The sessions start with a warm-up to help build fitness levels, then a drilling component of one or two techniques, then a few games, before they finish with a bow and a handshake.

“Practising these respectful values found in a martial arts dojo as a collective, prevents that group of 30 or 40 kids from feeling shy and intimidated. When you see the whole group collectively doing it, taking their shoes off, bowing, respecting each other, it enables them all to form as one,” says Jerry.

The tamariki love it.

“My favourite thing to do in here is play toe-tag when you just have to touch the other person’s toe,” says Year 6 student Jolee, “I think jiu jitsu does help other kids concentrate in class and stuff,” she adds.

Purposeful play

Mārama agrees that the programme has helped children engage more with their learning.

“Some adults need to go to the gym. They have a good blow-out and they’re ready to go and work for the day. Kids need that as well. So the children have their blow-out, they’re tired, they’re ready to focus and use their brains and it’s really good. Fitness and wellbeing has become a focus in our school first thing in the morning and everyone’s happy just to get on with it.”

Mārama is passionate about play-based learning and says the jiu jitsu programme aligns with the school’s approach.

“We want our play to be purposeful and built around the play schemas. We make sure we provide experiences, whether it’s tied to science, or building or construction.”

Jolee talks to the Education Gazette film crew about the jiu jitsu programme that's making a difference at her school.

Jolee talks to the Education Gazette film crew about the jiu jitsu programme that's making a difference at her school.

Happy tamariki, happy parents

As well as an overall improvement in behaviour, and more engagement with their learning, the programme has dramatically helped improve attendance levels.

In term 4 2020, the jiu jitsu programme was held twice a week and the children earned their spot on the mat by being present at school the day before.

“Attendance just went through the roof,” says Mārama.

“Now, I think we wouldn’t have more than 18 kids away at any one time, even though we’ve dropped back to only Tuesday mornings. At the very most, we have about a 10 per cent absenteeism rate, the majority of which is justified or explained.

“I get lots of big thank yous from parents who love seeing their kids fit, healthy, and active and just happy and excited to go to school. Our parents are happy if their kids are happy.”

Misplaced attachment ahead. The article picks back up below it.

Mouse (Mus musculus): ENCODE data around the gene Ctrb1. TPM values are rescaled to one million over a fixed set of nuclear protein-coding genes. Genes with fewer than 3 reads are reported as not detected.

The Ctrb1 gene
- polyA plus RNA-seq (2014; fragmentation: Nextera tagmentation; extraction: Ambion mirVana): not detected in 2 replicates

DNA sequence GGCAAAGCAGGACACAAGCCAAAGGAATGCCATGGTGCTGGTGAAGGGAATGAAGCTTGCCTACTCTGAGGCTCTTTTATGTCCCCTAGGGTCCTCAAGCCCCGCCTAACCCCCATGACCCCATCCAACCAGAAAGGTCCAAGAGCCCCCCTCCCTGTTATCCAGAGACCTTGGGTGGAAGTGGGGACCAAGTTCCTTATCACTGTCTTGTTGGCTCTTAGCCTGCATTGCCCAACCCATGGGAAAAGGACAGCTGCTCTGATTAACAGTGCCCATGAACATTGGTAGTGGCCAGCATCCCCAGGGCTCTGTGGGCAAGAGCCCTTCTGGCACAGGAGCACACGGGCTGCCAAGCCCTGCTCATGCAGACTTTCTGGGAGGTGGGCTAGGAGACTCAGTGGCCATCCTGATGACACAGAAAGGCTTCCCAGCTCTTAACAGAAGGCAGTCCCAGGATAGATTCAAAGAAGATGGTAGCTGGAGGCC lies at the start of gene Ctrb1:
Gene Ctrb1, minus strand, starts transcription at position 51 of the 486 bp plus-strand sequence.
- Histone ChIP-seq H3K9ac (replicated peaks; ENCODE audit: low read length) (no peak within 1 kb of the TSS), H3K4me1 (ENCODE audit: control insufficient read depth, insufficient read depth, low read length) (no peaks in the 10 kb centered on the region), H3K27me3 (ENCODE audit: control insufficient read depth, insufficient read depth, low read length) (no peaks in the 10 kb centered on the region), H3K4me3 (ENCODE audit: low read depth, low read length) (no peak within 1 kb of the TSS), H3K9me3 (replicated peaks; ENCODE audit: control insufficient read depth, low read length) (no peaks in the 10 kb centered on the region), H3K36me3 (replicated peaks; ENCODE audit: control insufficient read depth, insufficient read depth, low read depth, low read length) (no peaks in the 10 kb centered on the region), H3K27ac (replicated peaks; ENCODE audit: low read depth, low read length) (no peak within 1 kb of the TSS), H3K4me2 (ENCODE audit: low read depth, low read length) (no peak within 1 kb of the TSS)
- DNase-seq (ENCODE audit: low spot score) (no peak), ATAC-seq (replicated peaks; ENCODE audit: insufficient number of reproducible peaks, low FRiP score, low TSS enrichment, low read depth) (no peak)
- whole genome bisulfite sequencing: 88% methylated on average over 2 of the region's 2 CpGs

Parent and Board of Trustees member Gina Williams says the school does a lot to support families in their community.

Parent and Board of Trustees member Gina Williams says the school does a lot to support families in their community.

One of those parents is Gina Williams, who is also on the school’s board.

“We’re not a rich community. Our parents aren’t that well off and can’t provide this stuff well. And having it in your school, in your backyard, that’s huge.

“It’s touching to know that our kids can come to school, they get breakfast – they’re spoilt as! – they get lunches and they also get a place where they can do this [jiu jitsu]. It’s pretty cool and it’s no cost to the parents. The burden of [cost] is huge.”

Jerry is impressed with the progress he’s seen in the children’s skills and attitudes. “Whether it works in other communities, I’m not too sure, we have to try that out. But out here, the respect for the art and each other has become a normal part of how we ‘roll’.”


“He can see a real future now”

Mārama Stewart, principal at Tāneatua School.

Mārama Stewart, principal at Tāneatua School.

Principal Mārama Stewart shares how the jiu jitsu programme has had a profound and positive impact on the life of a student at Tāneatua School.

“One of our superstars, he’s always been a delight, but he was never at school,” says Mārama. “He was never engaged. He never saw the purpose of coming to school. And since he’s started this jiu jitsu programme, he’s here every day and he knows what it is to work. He wants to work hard. He’s got goals.

“Jerry gave him a scholarship to join the club. He needed a uniform, so he worked for it, he did a car wash and bought himself his gi [uniform]. He’s really into it, and he’s doing really well at school now as well.

“He could have easily been influenced to go down the wrong path. There is no safety net around here. So his whānau try to do the best for him but it’s hard with the long hours they work, and if he's wagging school, the wrong people are always just around the corner waiting, ready to invite them into that life. Drugs are easily available if you know where to look. It's very easy to fall and with no safety net there is no one to catch you other than the darker side of life.

“But now he’s built this massive amount of resilience and he’s met some pretty awesome guys who would never, ever have considered that kind of life. And he can see more now. He can see a good future.”


Watch our three-part video series about Tāneatua School boosting attendance and engagement.




BY Education Gazette editors
Education Gazette | Tukutuku Kōrero, reporter@edgazette.govt.nz

Posted: 10:14 am, 12 August 2021